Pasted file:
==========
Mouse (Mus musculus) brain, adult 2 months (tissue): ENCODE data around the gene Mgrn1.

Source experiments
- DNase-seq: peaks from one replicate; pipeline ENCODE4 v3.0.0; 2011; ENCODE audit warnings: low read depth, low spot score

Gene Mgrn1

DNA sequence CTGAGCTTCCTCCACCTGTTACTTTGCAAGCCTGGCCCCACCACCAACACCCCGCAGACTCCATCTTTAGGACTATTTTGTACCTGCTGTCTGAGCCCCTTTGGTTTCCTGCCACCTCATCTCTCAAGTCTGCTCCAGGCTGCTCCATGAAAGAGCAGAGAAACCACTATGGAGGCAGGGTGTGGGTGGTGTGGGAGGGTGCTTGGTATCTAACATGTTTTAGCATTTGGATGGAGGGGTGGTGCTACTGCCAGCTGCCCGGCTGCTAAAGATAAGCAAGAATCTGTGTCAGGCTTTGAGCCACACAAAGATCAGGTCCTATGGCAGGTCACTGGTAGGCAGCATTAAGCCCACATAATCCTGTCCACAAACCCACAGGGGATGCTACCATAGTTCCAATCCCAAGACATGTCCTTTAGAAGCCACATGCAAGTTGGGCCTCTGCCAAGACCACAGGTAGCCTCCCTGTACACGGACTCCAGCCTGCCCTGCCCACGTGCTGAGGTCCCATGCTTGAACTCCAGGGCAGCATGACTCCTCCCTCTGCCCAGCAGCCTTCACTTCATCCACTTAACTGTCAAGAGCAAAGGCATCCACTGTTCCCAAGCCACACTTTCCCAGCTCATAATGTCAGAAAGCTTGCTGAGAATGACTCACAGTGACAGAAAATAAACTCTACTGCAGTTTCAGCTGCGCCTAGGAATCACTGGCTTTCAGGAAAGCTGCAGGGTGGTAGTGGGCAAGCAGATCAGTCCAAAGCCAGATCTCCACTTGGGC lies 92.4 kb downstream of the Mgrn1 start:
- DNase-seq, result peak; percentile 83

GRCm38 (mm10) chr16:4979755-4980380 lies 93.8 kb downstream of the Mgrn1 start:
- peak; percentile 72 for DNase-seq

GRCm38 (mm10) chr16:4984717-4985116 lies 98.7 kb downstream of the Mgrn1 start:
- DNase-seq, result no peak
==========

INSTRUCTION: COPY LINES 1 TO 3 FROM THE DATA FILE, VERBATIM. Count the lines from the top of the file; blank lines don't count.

Mouse (Mus musculus) brain, adult 2 months (tissue): ENCODE data around the gene Mgrn1.

Source experiments
- DNase-seq: peaks from one replicate; pipeline ENCODE4 v3.0.0; 2011; ENCODE audit warnings: low read depth, low spot score